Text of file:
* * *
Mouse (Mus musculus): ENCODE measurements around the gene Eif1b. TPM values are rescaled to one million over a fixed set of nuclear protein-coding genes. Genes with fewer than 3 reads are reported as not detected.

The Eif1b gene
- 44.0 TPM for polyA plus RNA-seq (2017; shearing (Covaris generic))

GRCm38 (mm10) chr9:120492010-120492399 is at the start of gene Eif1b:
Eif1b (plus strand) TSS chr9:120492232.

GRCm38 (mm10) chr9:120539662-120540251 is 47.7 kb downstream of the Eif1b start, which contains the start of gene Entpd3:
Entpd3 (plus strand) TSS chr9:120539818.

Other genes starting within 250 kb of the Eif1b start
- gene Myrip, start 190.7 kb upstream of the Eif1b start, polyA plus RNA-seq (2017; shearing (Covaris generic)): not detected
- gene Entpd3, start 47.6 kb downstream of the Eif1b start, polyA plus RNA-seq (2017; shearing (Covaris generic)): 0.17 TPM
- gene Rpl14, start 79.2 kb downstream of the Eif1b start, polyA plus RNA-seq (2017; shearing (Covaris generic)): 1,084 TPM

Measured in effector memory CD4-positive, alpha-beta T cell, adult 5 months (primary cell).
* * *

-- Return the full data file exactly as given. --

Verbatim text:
Mouse (Mus musculus): ENCODE measurements around the gene Eif1b. TPM values are rescaled to one million over a fixed set of nuclear protein-coding genes. Genes with fewer than 3 reads are reported as not detected.

The Eif1b gene
- 44.0 TPM for polyA plus RNA-seq (2017; shearing (Covaris generic))

GRCm38 (mm10) chr9:120492010-120492399 is at the start of gene Eif1b:
Eif1b (plus strand) TSS chr9:120492232.

GRCm38 (mm10) chr9:120539662-120540251 is 47.7 kb downstream of the Eif1b start, which contains the start of gene Entpd3:
Entpd3 (plus strand) TSS chr9:120539818.

Other genes starting within 250 kb of the Eif1b start
- gene Myrip, start 190.7 kb upstream of the Eif1b start, polyA plus RNA-seq (2017; shearing (Covaris generic)): not detected
- gene Entpd3, start 47.6 kb downstream of the Eif1b start, polyA plus RNA-seq (2017; shearing (Covaris generic)): 0.17 TPM
- gene Rpl14, start 79.2 kb downstream of the Eif1b start, polyA plus RNA-seq (2017; shearing (Covaris generic)): 1,084 TPM

Measured in effector memory CD4-positive, alpha-beta T cell, adult 5 months (primary cell).